San Francisco's Civic Center neighborhood is the municipal and governmental hub of the city. Majestic granite-faced buildings tower over open plazas where thousands of residents gather for planned events and spontaneous protests throughout the year.
San Francisco City Hall stands as the centerpiece of this historic district. Completed in 1915, the current City Hall replaced the original building that crumbled in San Francisco's 1906 earthquake. Now the dome, with gold foil accents glinting in the sun, stands over 300 feet, making it one of the fifth largest domes in the world. Including City Hall, many Civic Center buildings were designed in the beaux arts-style of architecture, displaying grand facades with sculptures and columns, winning the neighborhood a national landmark declaration in 1978.
Across Van Ness Avenue from City Hall, the San Francisco War Memorial and Performing Arts Center complex occupies over seven acres. This center includes the Davies Symphony Hall, which houses the largest concert organ in North America boasting 8,264 pipes, the War Memorial Opera House, home to both the San Francisco Opera and Ballet companies, and the War Memorial Veterans Building, which houses the Herbst Theater and the Green Room, both used for lectures and performances. The Veterans Building is also home to the Museum of Performance Art and Design, the first museum in the country dedicated to the performing arts.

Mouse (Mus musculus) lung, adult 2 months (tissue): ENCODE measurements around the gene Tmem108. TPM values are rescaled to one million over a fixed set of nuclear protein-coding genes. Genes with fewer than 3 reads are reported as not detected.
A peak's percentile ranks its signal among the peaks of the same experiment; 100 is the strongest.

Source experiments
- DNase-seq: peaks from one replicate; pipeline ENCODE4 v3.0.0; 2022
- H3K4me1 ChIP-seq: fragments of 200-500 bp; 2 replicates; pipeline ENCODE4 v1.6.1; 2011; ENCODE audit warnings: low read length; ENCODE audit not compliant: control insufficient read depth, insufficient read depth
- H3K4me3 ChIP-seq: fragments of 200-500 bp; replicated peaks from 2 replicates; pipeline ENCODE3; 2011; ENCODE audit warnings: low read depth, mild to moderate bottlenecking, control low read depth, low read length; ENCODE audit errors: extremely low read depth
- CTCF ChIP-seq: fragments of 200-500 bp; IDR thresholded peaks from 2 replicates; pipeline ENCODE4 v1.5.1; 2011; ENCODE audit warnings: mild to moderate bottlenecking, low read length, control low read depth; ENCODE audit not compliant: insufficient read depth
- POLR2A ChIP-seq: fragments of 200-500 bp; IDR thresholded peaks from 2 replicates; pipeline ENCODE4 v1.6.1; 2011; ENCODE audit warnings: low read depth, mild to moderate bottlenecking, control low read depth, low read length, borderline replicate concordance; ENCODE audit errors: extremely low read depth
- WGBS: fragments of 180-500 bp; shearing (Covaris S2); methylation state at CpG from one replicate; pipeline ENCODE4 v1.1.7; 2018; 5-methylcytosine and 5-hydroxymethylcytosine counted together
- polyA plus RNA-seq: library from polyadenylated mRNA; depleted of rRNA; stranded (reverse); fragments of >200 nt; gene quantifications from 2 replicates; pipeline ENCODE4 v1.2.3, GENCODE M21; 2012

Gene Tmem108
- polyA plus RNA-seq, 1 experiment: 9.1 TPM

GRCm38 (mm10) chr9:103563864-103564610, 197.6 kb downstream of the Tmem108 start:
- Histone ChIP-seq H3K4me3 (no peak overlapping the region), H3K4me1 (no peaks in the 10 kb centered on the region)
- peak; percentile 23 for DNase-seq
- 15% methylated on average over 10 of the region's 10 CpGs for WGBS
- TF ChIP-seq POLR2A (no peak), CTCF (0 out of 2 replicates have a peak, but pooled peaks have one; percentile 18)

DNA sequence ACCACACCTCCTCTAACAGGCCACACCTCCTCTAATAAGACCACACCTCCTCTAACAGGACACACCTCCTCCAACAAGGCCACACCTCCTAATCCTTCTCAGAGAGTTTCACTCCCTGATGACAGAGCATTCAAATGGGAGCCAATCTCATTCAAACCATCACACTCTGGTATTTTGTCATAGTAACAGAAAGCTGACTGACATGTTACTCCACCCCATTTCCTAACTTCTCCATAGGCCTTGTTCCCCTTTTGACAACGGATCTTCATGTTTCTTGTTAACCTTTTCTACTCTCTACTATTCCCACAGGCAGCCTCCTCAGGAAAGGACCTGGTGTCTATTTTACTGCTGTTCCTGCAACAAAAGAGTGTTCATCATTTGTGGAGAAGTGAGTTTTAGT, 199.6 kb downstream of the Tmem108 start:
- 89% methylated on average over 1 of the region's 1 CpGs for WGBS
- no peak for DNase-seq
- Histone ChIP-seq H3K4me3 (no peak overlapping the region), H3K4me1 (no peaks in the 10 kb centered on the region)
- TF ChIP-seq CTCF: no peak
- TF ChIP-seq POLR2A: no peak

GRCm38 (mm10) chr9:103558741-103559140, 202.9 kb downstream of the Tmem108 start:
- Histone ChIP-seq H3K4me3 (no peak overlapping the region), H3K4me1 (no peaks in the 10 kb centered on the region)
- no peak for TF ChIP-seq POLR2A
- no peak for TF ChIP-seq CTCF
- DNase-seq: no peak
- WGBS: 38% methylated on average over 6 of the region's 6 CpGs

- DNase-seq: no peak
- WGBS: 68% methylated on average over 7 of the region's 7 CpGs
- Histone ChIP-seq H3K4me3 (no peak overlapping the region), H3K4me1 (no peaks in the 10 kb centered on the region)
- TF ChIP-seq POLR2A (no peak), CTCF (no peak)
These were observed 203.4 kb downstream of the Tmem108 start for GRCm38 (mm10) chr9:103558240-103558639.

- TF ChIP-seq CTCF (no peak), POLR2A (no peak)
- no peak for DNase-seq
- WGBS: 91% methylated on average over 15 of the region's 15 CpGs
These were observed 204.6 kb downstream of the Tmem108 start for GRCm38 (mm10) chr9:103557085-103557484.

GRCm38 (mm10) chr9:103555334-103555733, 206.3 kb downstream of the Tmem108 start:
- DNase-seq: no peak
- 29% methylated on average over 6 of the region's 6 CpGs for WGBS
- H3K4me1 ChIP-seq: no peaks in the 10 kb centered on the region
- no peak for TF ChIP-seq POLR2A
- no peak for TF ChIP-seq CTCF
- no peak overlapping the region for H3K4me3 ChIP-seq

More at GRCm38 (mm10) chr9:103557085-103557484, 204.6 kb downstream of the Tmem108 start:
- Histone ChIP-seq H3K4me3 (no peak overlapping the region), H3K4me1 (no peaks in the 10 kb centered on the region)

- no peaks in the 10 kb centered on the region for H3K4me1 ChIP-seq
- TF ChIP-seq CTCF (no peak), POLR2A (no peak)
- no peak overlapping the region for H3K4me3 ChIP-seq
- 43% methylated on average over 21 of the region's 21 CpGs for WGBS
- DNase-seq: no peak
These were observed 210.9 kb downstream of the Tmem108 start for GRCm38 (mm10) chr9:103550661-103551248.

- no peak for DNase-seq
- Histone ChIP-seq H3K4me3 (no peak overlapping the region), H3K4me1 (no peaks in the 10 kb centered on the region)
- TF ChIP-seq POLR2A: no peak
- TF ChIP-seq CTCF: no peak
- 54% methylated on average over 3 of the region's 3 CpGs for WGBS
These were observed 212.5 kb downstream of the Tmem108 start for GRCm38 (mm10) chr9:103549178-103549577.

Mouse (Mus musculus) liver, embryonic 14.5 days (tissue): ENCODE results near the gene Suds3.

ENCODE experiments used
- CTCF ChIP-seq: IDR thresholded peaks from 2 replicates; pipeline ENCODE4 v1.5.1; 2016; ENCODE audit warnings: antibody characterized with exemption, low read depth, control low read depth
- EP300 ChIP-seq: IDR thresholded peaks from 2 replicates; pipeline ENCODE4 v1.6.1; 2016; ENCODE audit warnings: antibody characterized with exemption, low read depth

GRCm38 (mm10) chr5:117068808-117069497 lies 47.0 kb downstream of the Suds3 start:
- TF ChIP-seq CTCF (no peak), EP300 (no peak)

Many other attractions adorn the Civic Center. The Asian Art Museum moved to the neighborhood in 2003 and now holds more than 17,000 pieces in its collection. Once home to the San Francisco Warriors NBA team, the Bill Graham Civic Auditorium now hosts concerts and conferences year-round.
The area is also covered with a number of large open plazas. The Civic Center plaza that spans two city blocks in front of City Hall. The UN Plaza stretches from Kearny Street to Market Street and is the site of a twice-weekly farmer's market every Wednesday and Sunday. Many sculptures dot these public spaces, including the Pioneer Monument donated to the city in the late 1800s.
Nearby Little Saigon, its entrance marked by an Asian lion sculpture at the intersection of Larkin and Ellis streets, is home to a concentration of San Francisco's Vietnamese residents. The neighborhood offers many dining options like the popular Mangosteen and Bodega Bistro restaurants.